The Breakdown: Josh McDaniels and the Temple of Doom
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So, I was watching “Indiana Jones and the Last Crusade” the other day ” wait for it, I promise this has to do with sports ” for what must have been the 127th time in my life. But, this time around, I took a much different meaning out of the ending of the film.
For those who haven’t watched that movie religiously since the time they were 4 years old, here’s a nut-shell roundup of the climax: Indiana, along with his father and his buddies Marcus and Sallah, found the location of the Holy Grail in the middle of the desert, but were followed by a horde of Nazis. Then a Nazi shoots his dad, and Indy had to navigate through the booby traps set up to protect the Grail in order to bring the cup back and save his father. So, he ducks out of the way of what looks like a giant pizza cutter, then crosses over a brick path without falling through it to his death, then finds an invisible bridge to cross a huge crevice.
But it’s the last test that got me thinking. Once inside the room with the Grail, and the creepy 900-year-old knight, Indy has to pick out and drink from, among what must be a few hundred goblets, the true “Cup of Christ.” If he picks right, he’s (sort of) granted eternal life. If he chooses poorly, he dies.
OK, so here’s the relationship to sports, the decision presented to Indy is pretty similar to what’s facing the Broncos’ first-year head coach Josh McDaniels.
I swear this makes sense, just stay with me.
On Tuesday, the Broncos officially announced that they will actively try to trade their Pro Bowl quarterback Jay Cutler after a month-long soap opera in the media. So, in his first season at the helm of a storied franchise, McDaniels will likely begin his reign without the team’s most-talented player.
But, now the decision comes with what McDaniels and the rest of the front office is going to try to get in return for such a high-demand signal caller, and how they expect to win after pulling the trigger on a deal.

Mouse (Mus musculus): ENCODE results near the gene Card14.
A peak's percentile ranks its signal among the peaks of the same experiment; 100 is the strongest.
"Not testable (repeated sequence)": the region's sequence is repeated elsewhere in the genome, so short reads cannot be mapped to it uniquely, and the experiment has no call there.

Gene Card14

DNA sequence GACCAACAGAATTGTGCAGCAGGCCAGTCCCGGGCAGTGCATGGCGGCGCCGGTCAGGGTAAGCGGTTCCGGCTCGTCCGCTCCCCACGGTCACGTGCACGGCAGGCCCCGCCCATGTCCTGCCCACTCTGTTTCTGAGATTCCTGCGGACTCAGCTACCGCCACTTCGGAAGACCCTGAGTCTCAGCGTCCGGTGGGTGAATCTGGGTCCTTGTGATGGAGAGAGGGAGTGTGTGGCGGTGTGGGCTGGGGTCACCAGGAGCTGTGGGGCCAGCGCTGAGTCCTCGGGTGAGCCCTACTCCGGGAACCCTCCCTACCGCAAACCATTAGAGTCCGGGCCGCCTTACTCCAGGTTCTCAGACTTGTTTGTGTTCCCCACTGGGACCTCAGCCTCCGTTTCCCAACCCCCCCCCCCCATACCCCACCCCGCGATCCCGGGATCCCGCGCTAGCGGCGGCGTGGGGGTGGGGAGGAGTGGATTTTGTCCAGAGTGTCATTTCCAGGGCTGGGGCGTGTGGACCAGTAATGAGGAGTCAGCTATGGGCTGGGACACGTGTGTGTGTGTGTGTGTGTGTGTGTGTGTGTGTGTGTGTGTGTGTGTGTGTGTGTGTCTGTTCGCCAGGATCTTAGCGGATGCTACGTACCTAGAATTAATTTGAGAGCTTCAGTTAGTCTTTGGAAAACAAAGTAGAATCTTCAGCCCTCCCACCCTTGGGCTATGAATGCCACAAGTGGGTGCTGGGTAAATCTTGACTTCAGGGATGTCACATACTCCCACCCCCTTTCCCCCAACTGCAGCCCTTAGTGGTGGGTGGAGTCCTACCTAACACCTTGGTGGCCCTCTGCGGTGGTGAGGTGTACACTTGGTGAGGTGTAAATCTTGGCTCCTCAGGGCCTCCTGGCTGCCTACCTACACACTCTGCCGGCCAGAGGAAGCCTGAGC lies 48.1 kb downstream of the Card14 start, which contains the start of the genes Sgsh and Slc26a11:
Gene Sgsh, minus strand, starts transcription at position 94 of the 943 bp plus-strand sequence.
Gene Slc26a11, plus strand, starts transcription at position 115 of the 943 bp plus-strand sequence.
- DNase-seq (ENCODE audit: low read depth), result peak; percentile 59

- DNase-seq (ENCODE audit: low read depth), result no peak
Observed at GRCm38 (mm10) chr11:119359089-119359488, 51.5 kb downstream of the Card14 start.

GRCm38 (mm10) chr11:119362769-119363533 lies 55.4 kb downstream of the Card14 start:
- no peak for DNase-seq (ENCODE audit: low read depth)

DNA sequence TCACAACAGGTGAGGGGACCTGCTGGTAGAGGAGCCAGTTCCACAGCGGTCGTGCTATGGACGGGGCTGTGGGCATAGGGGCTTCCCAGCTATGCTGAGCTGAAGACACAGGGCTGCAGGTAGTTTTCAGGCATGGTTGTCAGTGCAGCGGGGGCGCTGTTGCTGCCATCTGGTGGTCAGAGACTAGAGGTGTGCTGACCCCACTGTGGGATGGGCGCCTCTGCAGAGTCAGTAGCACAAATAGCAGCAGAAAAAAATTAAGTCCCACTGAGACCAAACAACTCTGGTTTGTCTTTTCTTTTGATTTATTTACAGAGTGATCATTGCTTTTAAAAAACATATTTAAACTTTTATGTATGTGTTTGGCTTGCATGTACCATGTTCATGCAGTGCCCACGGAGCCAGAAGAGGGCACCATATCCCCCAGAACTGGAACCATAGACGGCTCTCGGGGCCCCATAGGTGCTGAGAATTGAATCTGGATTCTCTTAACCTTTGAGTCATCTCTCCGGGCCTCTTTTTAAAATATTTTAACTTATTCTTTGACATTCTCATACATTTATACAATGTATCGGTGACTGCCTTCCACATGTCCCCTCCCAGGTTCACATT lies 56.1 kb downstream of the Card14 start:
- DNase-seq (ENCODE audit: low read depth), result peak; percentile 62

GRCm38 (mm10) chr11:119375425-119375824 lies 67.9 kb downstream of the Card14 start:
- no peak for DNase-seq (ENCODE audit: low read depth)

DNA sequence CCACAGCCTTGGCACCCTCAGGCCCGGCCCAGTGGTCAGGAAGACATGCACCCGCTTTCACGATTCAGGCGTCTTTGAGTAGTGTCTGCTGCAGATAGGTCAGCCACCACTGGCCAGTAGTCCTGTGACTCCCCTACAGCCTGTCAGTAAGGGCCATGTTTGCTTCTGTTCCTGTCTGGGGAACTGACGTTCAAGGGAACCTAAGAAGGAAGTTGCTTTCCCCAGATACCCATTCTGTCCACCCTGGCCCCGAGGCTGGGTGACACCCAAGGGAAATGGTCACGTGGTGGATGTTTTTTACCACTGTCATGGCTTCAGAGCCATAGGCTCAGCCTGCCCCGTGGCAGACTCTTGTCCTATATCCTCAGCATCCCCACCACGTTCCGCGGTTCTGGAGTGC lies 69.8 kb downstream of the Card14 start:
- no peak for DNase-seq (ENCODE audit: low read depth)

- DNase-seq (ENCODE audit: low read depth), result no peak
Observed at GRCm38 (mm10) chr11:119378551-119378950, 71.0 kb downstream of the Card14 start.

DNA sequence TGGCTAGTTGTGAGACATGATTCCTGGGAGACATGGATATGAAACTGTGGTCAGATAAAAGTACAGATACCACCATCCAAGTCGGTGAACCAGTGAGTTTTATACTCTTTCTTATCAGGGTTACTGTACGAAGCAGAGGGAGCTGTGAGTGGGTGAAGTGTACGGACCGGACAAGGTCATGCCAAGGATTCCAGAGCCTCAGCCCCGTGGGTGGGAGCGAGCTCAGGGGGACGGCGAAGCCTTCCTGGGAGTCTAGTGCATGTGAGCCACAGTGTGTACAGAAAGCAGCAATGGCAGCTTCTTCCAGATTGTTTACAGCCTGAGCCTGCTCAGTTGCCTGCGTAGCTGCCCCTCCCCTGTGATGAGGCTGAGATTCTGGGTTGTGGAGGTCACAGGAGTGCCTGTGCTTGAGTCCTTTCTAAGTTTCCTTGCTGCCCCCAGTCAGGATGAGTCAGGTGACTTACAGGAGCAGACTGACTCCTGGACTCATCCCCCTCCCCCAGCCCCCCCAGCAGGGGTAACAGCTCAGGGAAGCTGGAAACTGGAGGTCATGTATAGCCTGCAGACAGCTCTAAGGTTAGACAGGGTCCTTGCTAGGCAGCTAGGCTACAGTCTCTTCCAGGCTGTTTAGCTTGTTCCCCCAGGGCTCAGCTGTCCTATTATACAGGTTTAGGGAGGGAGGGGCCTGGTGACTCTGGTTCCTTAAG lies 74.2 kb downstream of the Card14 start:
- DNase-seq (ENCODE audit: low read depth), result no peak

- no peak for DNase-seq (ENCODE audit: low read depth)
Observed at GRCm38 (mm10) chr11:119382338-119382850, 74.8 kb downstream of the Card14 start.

In terms of his career as a head coach in the NFL, and especially with the Broncos, this is McDaniels’ life-and-death decision.
He’s not coaching the Detroit Lions, the Cincinnati Bengals or any other perennial cellar-dweller where losing is accepted. He is coaching the Denver Broncos, a team that is only 10 years removed from its second Super Bowl title in as many years. He’s coaching a team with one of the most dedicated fan bases in sports, where John Elway is a god and Mike Shanahan is still looked upon as a genius.
There won’t be any free passes, especially when you’re a coach that’s younger than a handful of your players.
Since becoming the Broncos’ head guy, McDaniels, along with general manager Brian Xanders, have completely overhauled the team’s defense, signing free agents and cutting a number of starters.
On paper, the decisions look solid, but the facelift to the defense will ultimately only matter if the offense continues to perform the way that it has in the past few seasons ” with Cutler under center.
Sure, McDaniels and Xanders will be able to get great valuable for Cutler ” whose incredible immaturity is only overshadowed by his incredible talent ” but will it help the Broncos win? Can the fans and ownership deal with taking top draft picks for a top QB if it doesn’t help the Broncos win the lowly AFC West?
I understand that the team is backed into a bit of a corner ” mostly by their own doing ” but I’m not sure any trade scenario the Broncos listen to will make their offense better for this season than if Cutler were still their QB.
So this is where the life-and-death decision for McDaniels’ career comes in.
Just like Indy, there are plenty of options to pick from, many that might seem like the right choice, but you’re not going to know until you take that first sip.
Maybe McDaniels can have the same luck as Indy, but, then again, he doesn’t exactly have as good of track record.
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